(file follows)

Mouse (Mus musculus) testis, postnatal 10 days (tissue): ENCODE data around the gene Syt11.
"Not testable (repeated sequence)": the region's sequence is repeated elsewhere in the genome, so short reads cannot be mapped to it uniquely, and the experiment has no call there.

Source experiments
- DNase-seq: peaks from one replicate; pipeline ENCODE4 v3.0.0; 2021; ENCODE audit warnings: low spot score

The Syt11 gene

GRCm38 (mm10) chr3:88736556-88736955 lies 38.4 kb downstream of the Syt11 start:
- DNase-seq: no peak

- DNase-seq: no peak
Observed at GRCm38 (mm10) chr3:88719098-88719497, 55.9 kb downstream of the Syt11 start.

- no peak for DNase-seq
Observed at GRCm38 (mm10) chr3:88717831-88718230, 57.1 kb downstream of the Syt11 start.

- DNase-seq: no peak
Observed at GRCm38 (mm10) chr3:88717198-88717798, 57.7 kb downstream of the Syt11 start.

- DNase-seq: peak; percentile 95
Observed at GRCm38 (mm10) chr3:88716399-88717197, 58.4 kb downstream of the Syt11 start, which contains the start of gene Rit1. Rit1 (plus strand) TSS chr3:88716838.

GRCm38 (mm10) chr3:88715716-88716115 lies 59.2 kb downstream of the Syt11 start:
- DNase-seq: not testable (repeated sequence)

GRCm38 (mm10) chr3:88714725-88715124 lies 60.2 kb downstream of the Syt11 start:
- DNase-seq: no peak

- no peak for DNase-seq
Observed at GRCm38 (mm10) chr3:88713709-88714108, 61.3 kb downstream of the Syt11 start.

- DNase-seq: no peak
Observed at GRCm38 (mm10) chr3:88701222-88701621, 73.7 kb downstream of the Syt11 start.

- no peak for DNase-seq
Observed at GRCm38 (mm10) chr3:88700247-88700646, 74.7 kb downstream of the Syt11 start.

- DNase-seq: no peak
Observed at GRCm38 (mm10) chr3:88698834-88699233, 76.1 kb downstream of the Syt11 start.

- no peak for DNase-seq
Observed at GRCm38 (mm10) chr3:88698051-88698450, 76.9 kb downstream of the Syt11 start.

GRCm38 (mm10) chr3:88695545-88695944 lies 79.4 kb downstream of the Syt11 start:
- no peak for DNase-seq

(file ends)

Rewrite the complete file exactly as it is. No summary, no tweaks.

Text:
Mouse (Mus musculus) testis, postnatal 10 days (tissue): ENCODE data around the gene Syt11.
"Not testable (repeated sequence)": the region's sequence is repeated elsewhere in the genome, so short reads cannot be mapped to it uniquely, and the experiment has no call there.

Source experiments
- DNase-seq: peaks from one replicate; pipeline ENCODE4 v3.0.0; 2021; ENCODE audit warnings: low spot score

The Syt11 gene

GRCm38 (mm10) chr3:88736556-88736955 lies 38.4 kb downstream of the Syt11 start:
- DNase-seq: no peak

- DNase-seq: no peak
Observed at GRCm38 (mm10) chr3:88719098-88719497, 55.9 kb downstream of the Syt11 start.

- no peak for DNase-seq
Observed at GRCm38 (mm10) chr3:88717831-88718230, 57.1 kb downstream of the Syt11 start.

- DNase-seq: no peak
Observed at GRCm38 (mm10) chr3:88717198-88717798, 57.7 kb downstream of the Syt11 start.

- DNase-seq: peak; percentile 95
Observed at GRCm38 (mm10) chr3:88716399-88717197, 58.4 kb downstream of the Syt11 start, which contains the start of gene Rit1. Rit1 (plus strand) TSS chr3:88716838.

GRCm38 (mm10) chr3:88715716-88716115 lies 59.2 kb downstream of the Syt11 start:
- DNase-seq: not testable (repeated sequence)

GRCm38 (mm10) chr3:88714725-88715124 lies 60.2 kb downstream of the Syt11 start:
- DNase-seq: no peak

- no peak for DNase-seq
Observed at GRCm38 (mm10) chr3:88713709-88714108, 61.3 kb downstream of the Syt11 start.

- DNase-seq: no peak
Observed at GRCm38 (mm10) chr3:88701222-88701621, 73.7 kb downstream of the Syt11 start.

- no peak for DNase-seq
Observed at GRCm38 (mm10) chr3:88700247-88700646, 74.7 kb downstream of the Syt11 start.

- DNase-seq: no peak
Observed at GRCm38 (mm10) chr3:88698834-88699233, 76.1 kb downstream of the Syt11 start.

- no peak for DNase-seq
Observed at GRCm38 (mm10) chr3:88698051-88698450, 76.9 kb downstream of the Syt11 start.

GRCm38 (mm10) chr3:88695545-88695944 lies 79.4 kb downstream of the Syt11 start:
- no peak for DNase-seq